The protest is to encompass Ryanair employees in Belgium, Netherlands, Italy, Spain and Portugal.

On Thursday afternoon union leaders were due to meet the top aides of the president of the European Commission, Jean-Claude Juncker, and the commissioner for employment, social affairs, skills and labour mobility, Marianne Thyssen.

On 7 September unions across Europe representing airline cabin crew, including Portugal’s National Union of Civil Aviation Flight (SNPVAC), announced that they would call a strike at Ryanair for the end of this month.

Aside from the SNPVAC, the action later this month is to involve two Italian unions, one in Belgium, two in Spain and one in the Netherlands.

Unions are demanding that Ryanair’s employment contracts to be in line with local law in the country where staff are based, and not only the law in Ireland, which is the situation at present.

Union leaders said the strike will cause “chaos”, a claim Ryanair bosses were quick to shoot down.

In a statement sent to press rooms shortly after the strike announcement, Ryanair downplayed it, saying it "rejected false claims made by Belgian union CNE that strike action by its small minority of cabin crew on the 28th September would cause 'travel chaos'".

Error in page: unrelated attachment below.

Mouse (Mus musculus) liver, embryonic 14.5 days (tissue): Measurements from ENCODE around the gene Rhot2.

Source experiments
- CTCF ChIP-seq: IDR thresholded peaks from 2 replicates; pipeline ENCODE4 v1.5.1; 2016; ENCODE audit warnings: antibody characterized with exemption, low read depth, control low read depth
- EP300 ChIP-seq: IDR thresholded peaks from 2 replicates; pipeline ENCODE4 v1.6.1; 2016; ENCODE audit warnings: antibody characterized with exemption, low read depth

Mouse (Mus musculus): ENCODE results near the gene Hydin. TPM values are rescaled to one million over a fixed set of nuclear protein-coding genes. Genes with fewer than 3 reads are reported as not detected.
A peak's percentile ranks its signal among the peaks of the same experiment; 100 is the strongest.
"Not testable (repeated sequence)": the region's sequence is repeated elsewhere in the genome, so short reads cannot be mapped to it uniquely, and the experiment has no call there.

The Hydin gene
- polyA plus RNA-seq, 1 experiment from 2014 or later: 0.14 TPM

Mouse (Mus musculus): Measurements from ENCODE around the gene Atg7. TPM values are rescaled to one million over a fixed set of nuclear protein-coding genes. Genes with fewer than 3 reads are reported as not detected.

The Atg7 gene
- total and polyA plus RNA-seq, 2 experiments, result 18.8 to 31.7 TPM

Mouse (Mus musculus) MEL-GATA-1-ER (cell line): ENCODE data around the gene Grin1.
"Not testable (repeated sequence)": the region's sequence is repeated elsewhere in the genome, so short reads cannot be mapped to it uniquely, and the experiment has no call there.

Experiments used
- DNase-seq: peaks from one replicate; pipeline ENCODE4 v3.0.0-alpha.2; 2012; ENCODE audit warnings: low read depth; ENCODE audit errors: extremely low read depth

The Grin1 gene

The airline said it expects that "even if there is another limited cabin crew strike on 28th September, the vast majority of its cabin crew across Europe will work as normal".

It also expects a "significant majority of its cabin crew in Spain, Italy, Belgium, the Netherlands and Portugal will also work normally, as they have during previous strikes", and accordingly "there will be no 'travel chaos' or 'widespread disruptions'".

Ryanair’s Kenny Jacobs said: “Repeated false claims made by these unions about “travel chaos” have proven to be unfounded. While we regret the limited strike actions that have taken place this summer, in all cases we have judiciously pre-cancelled a small number of our 2,500 daily flights in order to minimise customer disruption and inconvenience.

"We object to these lurid and inaccurate press headlines which wrongly to refer to “travel chaos”, despite the fact that during the seven days of partial strikes by a small minority of our pilots and cabin crew this summer, there has been very little disruption and absolutely no “chaos”".